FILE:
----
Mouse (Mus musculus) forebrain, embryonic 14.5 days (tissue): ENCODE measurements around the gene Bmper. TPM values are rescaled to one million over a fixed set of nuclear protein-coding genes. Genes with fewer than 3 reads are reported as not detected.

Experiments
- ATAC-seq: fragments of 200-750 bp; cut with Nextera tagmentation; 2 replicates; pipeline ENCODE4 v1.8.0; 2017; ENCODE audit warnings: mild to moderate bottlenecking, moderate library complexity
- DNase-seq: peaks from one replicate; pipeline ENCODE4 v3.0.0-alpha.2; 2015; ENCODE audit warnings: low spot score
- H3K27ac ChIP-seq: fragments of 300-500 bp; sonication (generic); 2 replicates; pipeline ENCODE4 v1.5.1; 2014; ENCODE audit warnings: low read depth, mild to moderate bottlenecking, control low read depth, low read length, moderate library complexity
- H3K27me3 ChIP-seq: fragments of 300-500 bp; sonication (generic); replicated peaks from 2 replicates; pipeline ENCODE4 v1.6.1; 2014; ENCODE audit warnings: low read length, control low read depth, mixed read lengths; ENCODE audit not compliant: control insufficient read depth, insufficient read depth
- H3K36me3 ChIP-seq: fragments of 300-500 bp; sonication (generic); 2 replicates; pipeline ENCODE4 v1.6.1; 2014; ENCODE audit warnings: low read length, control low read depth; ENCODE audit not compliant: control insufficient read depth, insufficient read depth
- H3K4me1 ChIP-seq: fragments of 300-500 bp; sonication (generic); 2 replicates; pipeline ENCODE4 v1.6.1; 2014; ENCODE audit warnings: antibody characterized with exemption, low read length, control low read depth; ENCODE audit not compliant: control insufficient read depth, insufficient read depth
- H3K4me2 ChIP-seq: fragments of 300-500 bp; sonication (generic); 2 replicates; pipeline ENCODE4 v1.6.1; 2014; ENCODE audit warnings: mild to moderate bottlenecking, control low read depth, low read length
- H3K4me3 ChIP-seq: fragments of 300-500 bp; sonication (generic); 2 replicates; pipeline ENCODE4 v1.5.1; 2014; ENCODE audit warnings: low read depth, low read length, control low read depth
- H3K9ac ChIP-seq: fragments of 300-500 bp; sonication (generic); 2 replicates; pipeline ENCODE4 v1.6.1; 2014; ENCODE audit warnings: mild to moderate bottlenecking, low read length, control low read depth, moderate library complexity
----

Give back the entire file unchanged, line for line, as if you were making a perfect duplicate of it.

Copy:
Mouse (Mus musculus) forebrain, embryonic 14.5 days (tissue): ENCODE measurements around the gene Bmper. TPM values are rescaled to one million over a fixed set of nuclear protein-coding genes. Genes with fewer than 3 reads are reported as not detected.

Experiments
- ATAC-seq: fragments of 200-750 bp; cut with Nextera tagmentation; 2 replicates; pipeline ENCODE4 v1.8.0; 2017; ENCODE audit warnings: mild to moderate bottlenecking, moderate library complexity
- DNase-seq: peaks from one replicate; pipeline ENCODE4 v3.0.0-alpha.2; 2015; ENCODE audit warnings: low spot score
- H3K27ac ChIP-seq: fragments of 300-500 bp; sonication (generic); 2 replicates; pipeline ENCODE4 v1.5.1; 2014; ENCODE audit warnings: low read depth, mild to moderate bottlenecking, control low read depth, low read length, moderate library complexity
- H3K27me3 ChIP-seq: fragments of 300-500 bp; sonication (generic); replicated peaks from 2 replicates; pipeline ENCODE4 v1.6.1; 2014; ENCODE audit warnings: low read length, control low read depth, mixed read lengths; ENCODE audit not compliant: control insufficient read depth, insufficient read depth
- H3K36me3 ChIP-seq: fragments of 300-500 bp; sonication (generic); 2 replicates; pipeline ENCODE4 v1.6.1; 2014; ENCODE audit warnings: low read length, control low read depth; ENCODE audit not compliant: control insufficient read depth, insufficient read depth
- H3K4me1 ChIP-seq: fragments of 300-500 bp; sonication (generic); 2 replicates; pipeline ENCODE4 v1.6.1; 2014; ENCODE audit warnings: antibody characterized with exemption, low read length, control low read depth; ENCODE audit not compliant: control insufficient read depth, insufficient read depth
- H3K4me2 ChIP-seq: fragments of 300-500 bp; sonication (generic); 2 replicates; pipeline ENCODE4 v1.6.1; 2014; ENCODE audit warnings: mild to moderate bottlenecking, control low read depth, low read length
- H3K4me3 ChIP-seq: fragments of 300-500 bp; sonication (generic); 2 replicates; pipeline ENCODE4 v1.5.1; 2014; ENCODE audit warnings: low read depth, low read length, control low read depth
- H3K9ac ChIP-seq: fragments of 300-500 bp; sonication (generic); 2 replicates; pipeline ENCODE4 v1.6.1; 2014; ENCODE audit warnings: mild to moderate bottlenecking, low read length, control low read depth, moderate library complexity